The pages of Linda Hogan’s Dwellings smell like crow feathers – a perfume of roots and sky and leaf.

Dwellings is a wise, reverent Spiritual History of the Living World, containing beautiful poetics highly relevant to today’s earth, which is constantly assaulted and threatened by corporate and war interests that seek to profit few while killing our most precious, essential resources – life on this planet and future generations.

The book shows how plants and animals have language – they have feelings – and just like people, they’re impacted by trauma and the destruction of their ecosystems.

Hogan describes how all living matter has conscious energy that is embedded with human cells.  We are all affected by the history of shared air molecules, shared water molecules, and passed on DNA containing the stories of our ancestors – and we all feel global tragedies and desecration of life – stories carried on the wind.

Dwellings helps us remember the divinity of all life, the sacred fragileness, how our instincts are real and should be followed above societal madness of being closed off and human-centric.

“Do you remember the friend that the leaves talked to?  We need to be that friend.  Listen.  The ears of the corn are singing.  They are telling their stories and singing their songs.  We knew that would be true.”

Hogan explains how the earth is a generous giver who wants peace and natural balance.  It benefits all species – human, plant, animal and molecule – when we “participate in a reciprocal and balanced exchange with life,” gratefully receiving the gifts of the present, while giving back with compassion.

Nature is the deepest reality of earth and the universe, and to deny that reality causes us to suffer from toxic life: pollution, global warming, broken heartedness, emptiness and loneliness.

Hogan says:

This far-hearted kind of thinking is one we are especially prone to now, with our lives moving so quickly ahead, and it is one that sees life, other lives, as containers for our own uses and not as containers in a greater, holier sense.

Even wilderness is seen as having value only as it enhances and serves our human lives, our human world.  While most of us agree that wilderness is necessary to our spiritual and psychological well-being, it is a container of far more, of mystery, of a life apart from ours.  It is not only where we go to escape who we have become and what we have done, but it is also part of the natural laws, the workings of a world of beauty and depth we do not yet understand.

Hogan gives examples of how she’s seen animals treated carelessly, like wolves being shot and killed from planes.  From a chapter on wolves…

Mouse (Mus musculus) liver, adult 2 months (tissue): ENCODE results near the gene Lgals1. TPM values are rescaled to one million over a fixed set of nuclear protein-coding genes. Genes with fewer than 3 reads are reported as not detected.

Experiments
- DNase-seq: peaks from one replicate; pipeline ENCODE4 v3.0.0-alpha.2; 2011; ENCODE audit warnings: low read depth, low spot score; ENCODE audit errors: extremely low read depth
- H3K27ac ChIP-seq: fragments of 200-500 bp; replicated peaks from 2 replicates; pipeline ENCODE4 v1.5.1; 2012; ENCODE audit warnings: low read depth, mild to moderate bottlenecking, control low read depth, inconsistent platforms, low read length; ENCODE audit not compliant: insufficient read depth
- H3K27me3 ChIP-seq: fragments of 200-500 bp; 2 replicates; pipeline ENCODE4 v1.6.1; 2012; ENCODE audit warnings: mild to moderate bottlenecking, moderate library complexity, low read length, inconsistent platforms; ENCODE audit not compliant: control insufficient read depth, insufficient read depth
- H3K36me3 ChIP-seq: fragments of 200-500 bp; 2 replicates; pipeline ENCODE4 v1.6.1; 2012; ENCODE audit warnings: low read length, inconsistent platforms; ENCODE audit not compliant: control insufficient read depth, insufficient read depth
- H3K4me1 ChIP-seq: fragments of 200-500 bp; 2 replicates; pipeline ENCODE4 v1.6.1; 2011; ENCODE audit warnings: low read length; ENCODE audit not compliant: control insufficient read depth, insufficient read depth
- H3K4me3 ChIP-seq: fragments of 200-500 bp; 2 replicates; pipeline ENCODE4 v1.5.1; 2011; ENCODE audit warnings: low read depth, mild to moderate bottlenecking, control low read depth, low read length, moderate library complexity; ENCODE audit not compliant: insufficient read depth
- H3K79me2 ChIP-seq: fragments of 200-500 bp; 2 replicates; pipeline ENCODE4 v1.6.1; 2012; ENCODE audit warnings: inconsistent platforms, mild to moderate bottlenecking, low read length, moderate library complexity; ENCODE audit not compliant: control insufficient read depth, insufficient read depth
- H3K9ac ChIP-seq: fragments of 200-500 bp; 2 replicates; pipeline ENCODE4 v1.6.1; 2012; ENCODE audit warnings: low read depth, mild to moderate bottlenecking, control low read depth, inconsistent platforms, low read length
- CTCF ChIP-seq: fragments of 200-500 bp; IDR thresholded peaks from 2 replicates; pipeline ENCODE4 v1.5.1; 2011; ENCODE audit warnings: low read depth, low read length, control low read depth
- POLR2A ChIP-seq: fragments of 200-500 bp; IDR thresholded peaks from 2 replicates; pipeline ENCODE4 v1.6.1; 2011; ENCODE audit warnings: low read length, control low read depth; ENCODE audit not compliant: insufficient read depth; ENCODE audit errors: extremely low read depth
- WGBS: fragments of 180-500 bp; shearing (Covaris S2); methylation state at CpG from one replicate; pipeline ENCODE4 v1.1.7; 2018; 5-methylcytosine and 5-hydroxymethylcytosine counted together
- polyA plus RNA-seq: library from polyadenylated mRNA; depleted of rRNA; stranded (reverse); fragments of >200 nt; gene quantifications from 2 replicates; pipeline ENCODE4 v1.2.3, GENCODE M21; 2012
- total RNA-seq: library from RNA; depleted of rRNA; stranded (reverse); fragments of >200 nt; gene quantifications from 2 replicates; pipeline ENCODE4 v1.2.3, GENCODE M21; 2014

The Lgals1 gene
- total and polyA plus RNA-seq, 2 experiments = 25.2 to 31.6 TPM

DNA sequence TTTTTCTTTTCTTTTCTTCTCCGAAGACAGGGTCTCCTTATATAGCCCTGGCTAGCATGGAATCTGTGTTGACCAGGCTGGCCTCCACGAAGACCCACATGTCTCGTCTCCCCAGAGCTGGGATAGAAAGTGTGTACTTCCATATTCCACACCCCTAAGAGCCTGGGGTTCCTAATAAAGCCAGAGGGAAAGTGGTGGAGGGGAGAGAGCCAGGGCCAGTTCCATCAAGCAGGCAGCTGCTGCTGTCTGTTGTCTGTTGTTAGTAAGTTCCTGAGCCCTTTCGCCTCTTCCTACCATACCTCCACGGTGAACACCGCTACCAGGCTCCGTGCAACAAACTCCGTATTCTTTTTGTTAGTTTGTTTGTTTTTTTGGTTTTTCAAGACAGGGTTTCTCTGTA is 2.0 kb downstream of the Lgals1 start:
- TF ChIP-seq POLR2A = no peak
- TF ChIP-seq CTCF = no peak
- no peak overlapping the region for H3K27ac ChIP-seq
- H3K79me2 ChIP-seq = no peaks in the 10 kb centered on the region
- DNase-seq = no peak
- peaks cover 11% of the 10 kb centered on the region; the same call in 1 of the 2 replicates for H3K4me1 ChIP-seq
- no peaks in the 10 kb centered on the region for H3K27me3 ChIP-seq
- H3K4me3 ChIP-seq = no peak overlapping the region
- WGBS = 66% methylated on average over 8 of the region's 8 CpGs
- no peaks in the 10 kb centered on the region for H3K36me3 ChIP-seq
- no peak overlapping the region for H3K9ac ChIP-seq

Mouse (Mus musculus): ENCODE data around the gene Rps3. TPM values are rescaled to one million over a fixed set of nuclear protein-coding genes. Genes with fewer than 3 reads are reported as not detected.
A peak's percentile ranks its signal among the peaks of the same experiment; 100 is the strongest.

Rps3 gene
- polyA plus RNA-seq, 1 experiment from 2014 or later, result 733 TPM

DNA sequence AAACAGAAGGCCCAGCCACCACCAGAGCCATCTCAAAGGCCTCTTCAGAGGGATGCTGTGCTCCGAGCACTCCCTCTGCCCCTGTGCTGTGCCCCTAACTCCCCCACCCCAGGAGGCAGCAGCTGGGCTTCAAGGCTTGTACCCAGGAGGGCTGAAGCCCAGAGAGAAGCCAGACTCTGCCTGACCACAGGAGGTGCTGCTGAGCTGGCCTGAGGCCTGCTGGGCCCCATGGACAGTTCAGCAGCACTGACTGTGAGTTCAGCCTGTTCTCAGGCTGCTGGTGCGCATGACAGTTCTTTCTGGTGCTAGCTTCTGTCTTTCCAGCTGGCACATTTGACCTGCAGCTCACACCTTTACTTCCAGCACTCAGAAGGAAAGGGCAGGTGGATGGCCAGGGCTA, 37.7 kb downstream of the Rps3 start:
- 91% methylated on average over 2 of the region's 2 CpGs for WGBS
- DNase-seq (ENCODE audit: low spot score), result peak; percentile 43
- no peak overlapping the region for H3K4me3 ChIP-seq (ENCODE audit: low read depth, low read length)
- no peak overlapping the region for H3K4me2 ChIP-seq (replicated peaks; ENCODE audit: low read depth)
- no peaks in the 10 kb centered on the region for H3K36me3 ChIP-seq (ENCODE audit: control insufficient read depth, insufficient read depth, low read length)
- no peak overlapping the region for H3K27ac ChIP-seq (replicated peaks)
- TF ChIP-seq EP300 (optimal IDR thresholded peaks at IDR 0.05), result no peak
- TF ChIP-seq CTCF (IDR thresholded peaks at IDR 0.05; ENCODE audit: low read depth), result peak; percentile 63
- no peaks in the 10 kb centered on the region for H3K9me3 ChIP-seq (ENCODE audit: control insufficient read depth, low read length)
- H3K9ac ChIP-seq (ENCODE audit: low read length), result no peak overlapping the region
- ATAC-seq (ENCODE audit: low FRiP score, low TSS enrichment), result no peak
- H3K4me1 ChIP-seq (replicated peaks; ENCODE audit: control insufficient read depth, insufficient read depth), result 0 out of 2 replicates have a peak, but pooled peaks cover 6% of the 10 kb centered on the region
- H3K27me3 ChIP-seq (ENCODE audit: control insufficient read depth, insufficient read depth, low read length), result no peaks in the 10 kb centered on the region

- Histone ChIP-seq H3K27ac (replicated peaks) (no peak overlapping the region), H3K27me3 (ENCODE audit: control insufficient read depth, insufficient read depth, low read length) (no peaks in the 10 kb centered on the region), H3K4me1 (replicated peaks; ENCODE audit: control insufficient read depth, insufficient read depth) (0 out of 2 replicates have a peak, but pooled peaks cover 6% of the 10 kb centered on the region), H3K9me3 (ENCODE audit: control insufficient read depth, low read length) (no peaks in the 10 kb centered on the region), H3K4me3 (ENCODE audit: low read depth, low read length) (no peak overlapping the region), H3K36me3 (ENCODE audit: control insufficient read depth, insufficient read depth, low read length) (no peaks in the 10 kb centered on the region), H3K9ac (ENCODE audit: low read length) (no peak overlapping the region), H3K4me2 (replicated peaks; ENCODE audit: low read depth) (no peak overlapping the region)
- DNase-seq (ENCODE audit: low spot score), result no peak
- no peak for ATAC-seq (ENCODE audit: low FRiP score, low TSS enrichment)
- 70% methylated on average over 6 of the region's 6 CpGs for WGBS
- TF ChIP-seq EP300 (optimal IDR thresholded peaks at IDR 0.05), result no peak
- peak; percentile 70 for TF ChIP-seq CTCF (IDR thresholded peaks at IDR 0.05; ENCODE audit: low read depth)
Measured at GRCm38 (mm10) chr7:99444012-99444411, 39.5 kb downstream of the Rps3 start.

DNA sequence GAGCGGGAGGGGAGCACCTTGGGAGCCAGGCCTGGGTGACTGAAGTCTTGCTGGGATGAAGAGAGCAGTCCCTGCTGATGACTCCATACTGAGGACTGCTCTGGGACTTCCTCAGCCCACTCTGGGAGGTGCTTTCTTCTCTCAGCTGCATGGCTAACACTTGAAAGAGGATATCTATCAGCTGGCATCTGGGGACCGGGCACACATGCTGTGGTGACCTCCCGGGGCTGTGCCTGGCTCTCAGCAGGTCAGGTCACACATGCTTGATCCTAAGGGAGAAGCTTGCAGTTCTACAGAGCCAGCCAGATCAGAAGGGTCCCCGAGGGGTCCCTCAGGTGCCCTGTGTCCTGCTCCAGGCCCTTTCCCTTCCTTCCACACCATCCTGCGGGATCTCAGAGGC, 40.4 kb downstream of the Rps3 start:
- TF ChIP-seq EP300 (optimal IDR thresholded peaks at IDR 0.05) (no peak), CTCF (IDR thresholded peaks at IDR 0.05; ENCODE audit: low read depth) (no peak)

Environmental work, like tribal issues have been for us Indian people, is subject to very negative reactions, to what we call ‘backlash.’  This situation is especially fragile, complicated by the psychological fact that wolves carry much of the human shadow.  They contain for us many of our own traits, ones we repress within ourselves.  More than any other animal, they mirror back to us the predators we pretend not to be.  In that way, we have assigned to them a special association with evil.

Close up, there is even more beauty in the wolf than any of us have seen from a distance.  The fur is shadowy gray and golden.  The jawbones with their circular valleys are smooth, outlined by the bare, lean winter.  Inside the mouth, the teeth are layered and worn down.  There are strawberry leaves, frozen in place, on the wolf’s teeth at the gum line.  The tenderness of such an image moves me.  I feel it in the heart.  And there is something delicate about the legs, something gone from wandering earth, something that ran so far it left the body behind.   

This compassionate description of connection with the wolf comes from someone truly alive.  The line, “something that ran so far it left the body behind” is stunning.

In Maine, all the wolves have nearly been slaughtered – some say there are no wolves left here, others think they are scarce and hiding but still around.  And now in this state there is a culture of coyote killing mobs – unlimited numbers of coyotes are allowed to be hunted in Maine, a blood sport that serves no practical purpose.  Why is it seen as okay for humans to kill deer but evil if wolves or coyotes hunt for food?

Hogan observes, “What we really are searching for is a language that heals this relationship, one that takes the side of the amazing and fragile life on our life-giving earth.  A language that knows the corn, and the one that corn knows, a language that takes hold of the mystery of what’s around us and offers it back to us, full of awe and wonder.  It is a language of creation, of divine fire, a language that goes beyond the strict borders of scientific inquiry and right into the heart of the mystery itself.”

Dwellings describes the importance of listening to this language of mystery, and to our own intuition, feelings and dreaming, which provide intrinsic knowledge and understanding.

Hogan describes how our role as intelligent human guests on life-giving earth is that of care takers and compassionate stewards.  We can help reestablish a balanced world by simply praising the miraculousness of all living things – this praise-giving attitude of tenderness helps the creatures by letting them know we share an allegiance of wanting health, respect and love for nature; in turn, such actions sustain ourselves and life on this planet.

“Here is a lesson: what happens to people and what happens to the land is the same thing.” -Linda Hogan